Australian Army S-70 Black Hawk helicopters operating from USS Boxer (LHD-4), a Wasp class landing helicopter dock ship during Exercise Talisman Saber 2005

The flight deck is 202.3 by 32 metres (664 by 105 ft) and sits at a height of 27.5 metres (90 ft),[clarification needed] with six spots for helicopters up to MRH-90 size to operate simultaneously.[16] Alternately, helicopters up to Chinook size can take off or land simultaneously on four spots on the flight deck.[16] Flight operations can be conducted up to Sea State 5.[18] The standard air group aboard these ships will be a mix of MRH-90 transport helicopters and S-70B Seahawk anti-submarine helicopters.[22] The 990 square metres (10,700 sq ft) hangar deck can accommodate eight medium-size helicopters; with room for another ten if the light vehicle deck is used for additional helicopter space.[16] Two aircraft lifts (one large one centre-aft, and a smaller one to starboard and in front of the island superstructure) connect the flight deck to the hangar deck.[16]

The ski-jump ramp of Juan Carlos I has been retained for the RAN ships.[19] Because of this, there have been multiple recommendations that fixed-wing aircraft be operated from the ships (primarily a flight group of F-35B Lightning II STOVL aircraft).[19][23][24][25] The RAN has maintained that, although cross-decking with other nations' aircraft may occur, embarking Australian-operated, fixed-wing aircraft was not under consideration.[19][23][25] Sustained STOVL flight operations would require major modifications to the ships, the flight deck is not sufficiently heat-resistant for sustained vertical landings of the F-35B, and the ships cannot stow enough aviation fuel or aircraft missiles to support extended flight operations.[26] Minister for Defence David Johnston stated in media interviews in May 2014 that the government was considering acquiring F-35B fighters for the Canberra's, and Prime Minister Tony Abbott has instructed planners for the 2015 Defence White Paper to consider the option of embarking F-35B squadrons aboard the two ships.[27][28]

Construction[edit]

Navantia was contracted to construct the hulls from 104 'blocks' or 'modules', which were fabricated individually at Navantia's facilities in Ferrol and Fene, then combined on the slipway at the Ferrol shipyard.[5][15][29] The Canberras were built up to the flight deck, launched, then transported by heavy lift ship to Williamstown, Victoria, where the installation of the island superstructure and the internal fitout of the hull is to be completed by BAE Systems Australia (which acquired Tenix in mid-2008).[5][13]

Construction of Canberra began in September 2008, when the first steel was cut.[15] The first three blocks were laid down on 23 September 2010.[15] She was launched on 17 February 2011.[30][31] The hull was loaded onto the heavy lift ship MV Blue Marlin on 4 August 2012, with Blue Marlin departing Ferrol for Williamstown on 17 August, and arriving in Port Phillip on 17 October.[32][33][34] Canberra commenced sea trials on 3 March 2014.[35]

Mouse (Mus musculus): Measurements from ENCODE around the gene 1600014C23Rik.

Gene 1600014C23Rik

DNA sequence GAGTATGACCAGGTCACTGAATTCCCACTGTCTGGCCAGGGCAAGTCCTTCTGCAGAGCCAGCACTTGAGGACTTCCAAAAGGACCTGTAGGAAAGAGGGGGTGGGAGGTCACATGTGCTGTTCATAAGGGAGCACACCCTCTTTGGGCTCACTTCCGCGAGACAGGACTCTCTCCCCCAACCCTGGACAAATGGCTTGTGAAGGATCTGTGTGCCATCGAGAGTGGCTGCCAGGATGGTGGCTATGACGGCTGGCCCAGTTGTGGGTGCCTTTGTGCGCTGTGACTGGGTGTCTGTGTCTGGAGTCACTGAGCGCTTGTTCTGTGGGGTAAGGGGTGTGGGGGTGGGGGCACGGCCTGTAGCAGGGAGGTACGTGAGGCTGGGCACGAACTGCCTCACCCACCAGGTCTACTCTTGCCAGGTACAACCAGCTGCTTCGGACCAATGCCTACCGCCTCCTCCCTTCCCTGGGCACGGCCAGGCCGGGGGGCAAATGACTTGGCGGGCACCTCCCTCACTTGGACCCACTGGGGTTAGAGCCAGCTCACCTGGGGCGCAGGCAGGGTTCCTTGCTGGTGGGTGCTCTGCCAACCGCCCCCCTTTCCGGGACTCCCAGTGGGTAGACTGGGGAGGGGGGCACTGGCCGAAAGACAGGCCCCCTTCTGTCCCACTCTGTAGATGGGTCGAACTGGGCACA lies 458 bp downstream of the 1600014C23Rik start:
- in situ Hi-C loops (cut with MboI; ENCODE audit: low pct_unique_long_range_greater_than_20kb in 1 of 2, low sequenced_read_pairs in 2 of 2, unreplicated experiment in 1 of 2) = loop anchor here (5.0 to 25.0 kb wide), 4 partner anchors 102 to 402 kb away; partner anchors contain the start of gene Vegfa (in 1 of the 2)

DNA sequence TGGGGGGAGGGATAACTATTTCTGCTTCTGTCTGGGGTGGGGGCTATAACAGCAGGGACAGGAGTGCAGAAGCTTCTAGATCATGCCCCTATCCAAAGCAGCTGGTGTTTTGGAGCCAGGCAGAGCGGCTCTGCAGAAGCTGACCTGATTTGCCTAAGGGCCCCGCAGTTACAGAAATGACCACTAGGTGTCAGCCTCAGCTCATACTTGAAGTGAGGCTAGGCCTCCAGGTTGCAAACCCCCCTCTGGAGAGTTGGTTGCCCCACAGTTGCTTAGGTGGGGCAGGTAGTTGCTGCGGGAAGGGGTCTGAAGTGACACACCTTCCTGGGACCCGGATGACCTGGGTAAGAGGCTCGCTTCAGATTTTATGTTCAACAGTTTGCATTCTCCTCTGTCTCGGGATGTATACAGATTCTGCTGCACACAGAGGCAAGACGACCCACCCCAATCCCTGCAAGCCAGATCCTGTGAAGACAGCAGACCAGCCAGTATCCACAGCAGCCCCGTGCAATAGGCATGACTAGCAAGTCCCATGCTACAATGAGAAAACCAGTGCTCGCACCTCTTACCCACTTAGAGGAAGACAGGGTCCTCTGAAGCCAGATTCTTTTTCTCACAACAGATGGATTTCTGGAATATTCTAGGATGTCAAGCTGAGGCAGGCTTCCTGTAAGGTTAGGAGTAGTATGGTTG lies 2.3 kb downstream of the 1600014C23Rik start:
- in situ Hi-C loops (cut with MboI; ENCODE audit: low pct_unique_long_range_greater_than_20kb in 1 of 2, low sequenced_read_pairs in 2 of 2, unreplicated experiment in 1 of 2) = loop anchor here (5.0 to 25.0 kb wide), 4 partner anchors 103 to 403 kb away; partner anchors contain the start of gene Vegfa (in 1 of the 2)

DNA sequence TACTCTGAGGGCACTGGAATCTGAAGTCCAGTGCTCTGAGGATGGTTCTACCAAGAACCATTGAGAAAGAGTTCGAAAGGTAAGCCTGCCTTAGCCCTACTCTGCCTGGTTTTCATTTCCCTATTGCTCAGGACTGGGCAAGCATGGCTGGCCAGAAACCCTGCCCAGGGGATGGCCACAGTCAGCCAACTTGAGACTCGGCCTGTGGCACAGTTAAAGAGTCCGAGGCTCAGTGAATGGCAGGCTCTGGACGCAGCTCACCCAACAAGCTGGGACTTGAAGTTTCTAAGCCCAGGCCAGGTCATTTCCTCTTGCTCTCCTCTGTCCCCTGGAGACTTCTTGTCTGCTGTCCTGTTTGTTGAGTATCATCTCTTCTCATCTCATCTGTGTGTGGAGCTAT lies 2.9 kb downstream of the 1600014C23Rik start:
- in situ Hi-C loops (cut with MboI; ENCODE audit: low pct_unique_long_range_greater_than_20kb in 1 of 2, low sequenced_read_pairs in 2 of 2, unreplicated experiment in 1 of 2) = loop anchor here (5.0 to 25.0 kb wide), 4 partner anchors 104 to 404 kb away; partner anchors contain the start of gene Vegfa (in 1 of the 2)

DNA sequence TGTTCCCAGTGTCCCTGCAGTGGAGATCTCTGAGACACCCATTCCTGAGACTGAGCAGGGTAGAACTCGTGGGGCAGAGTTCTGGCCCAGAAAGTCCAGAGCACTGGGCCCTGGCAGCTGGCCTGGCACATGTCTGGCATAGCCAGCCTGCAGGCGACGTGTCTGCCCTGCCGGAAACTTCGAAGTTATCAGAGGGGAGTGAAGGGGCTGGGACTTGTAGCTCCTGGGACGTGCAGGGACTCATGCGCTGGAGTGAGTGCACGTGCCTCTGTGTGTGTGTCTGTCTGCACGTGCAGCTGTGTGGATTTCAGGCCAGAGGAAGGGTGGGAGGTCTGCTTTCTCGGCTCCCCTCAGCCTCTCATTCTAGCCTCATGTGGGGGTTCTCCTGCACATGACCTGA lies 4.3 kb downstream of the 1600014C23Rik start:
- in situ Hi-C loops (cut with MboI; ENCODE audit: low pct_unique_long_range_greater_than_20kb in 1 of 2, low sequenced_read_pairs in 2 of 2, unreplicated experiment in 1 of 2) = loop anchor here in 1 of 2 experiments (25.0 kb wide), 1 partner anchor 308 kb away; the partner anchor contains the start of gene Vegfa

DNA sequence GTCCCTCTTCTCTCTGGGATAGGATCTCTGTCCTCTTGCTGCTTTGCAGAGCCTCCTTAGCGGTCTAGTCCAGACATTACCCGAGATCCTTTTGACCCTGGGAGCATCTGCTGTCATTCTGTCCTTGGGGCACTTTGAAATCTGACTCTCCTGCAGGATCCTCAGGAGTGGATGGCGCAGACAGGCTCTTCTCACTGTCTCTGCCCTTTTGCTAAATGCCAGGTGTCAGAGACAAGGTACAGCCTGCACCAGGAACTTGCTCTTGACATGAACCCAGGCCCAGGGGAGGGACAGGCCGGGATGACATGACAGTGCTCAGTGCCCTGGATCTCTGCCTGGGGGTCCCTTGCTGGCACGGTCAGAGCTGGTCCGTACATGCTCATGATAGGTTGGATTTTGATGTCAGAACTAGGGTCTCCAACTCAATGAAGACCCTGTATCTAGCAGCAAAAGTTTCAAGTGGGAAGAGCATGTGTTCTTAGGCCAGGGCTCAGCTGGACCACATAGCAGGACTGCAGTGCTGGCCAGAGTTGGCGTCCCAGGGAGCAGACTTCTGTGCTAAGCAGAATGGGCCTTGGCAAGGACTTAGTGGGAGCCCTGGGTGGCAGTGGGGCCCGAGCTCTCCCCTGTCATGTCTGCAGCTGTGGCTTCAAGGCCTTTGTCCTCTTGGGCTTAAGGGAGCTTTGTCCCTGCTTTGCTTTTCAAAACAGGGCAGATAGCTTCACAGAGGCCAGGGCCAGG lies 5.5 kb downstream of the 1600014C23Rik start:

Adelaide is loaded onto the heavy lift ship Blue Marlin at Ferrol, prior to being transported to Williamstown for completion

Work on Adelaide began during February 2010, when the first steel was cut.[5] The first hull blocks were laid down on 18 February 2011, and Adelaide was launched on 4 July 2012.[29][36] Initially, the ship was due to reach Australia in early 2013 to begin final fitout,[19][29] but this did not occur.[clarification needed] The hull was loaded onto Blue Marlin on 10 December 2013 in Vigo Bay.[37] Blue Marlin and Adelaide arrived at Williamstown on 7 February 2014.[38] Entry into RAN service was originally planned for mid-2015, but as of July 2011, this had been pushed back to sometime in 2016.[5][29]

Although Canberra was identified as "LHD01" and Adelaide as "LHD02" during construction, the ships will be commissioned with the pennant numbers "LHD 02" and "LHD 01" respectively.[39] The reversal of the numbers will cause the new ships' pennants to correspond to the Adelaide class frigates with the same names.[40]

The first batch of four LCM-1E craft will be delivered to the RAN in March 2014.[19]

The early decommissioning of the two Kanimbla class vessels in 2011, several years before Canberra class ships would enter service, led to the acquisition of the landing ship dock HMAS Choules and the support vessel ADV Ocean Shield.[41][42] Once the two LHDs enter full operational service, Ocean Shield will be transferred to the Customs Marine Unit of the Australian Customs and Border Protection Service.[43][44]

Ships[edit]

Name Builder Laid down Launched Commissioned Status
Canberra Navantia, Ferrol (Construction)
BAE Systems Australia, Williamstown (Fitting out)
23 September 2009 17 February 2011 (Planned 2014) Undergoing sea trials
Adelaide Navantia, Ferrol (Construction)
BAE Systems Australia, Williamstown (Fitting out)
18 February 2011 4 July 2012 (Planned 2016) Fitting out

Operational history[edit]

After entering service, the two LHDs will be officially home-ported at Fleet Base East in Sydney.[20] They will likely operate out of Townsville, the home of the 2nd Battalion, Royal Australian Regiment, on a regular basis.[20]

Citations[edit]

  1. ^ "Saab wins order worth 150 million AUD for Australian Navy" (Press release). Saab. 21 November 2007. Retrieved 30 March 2013.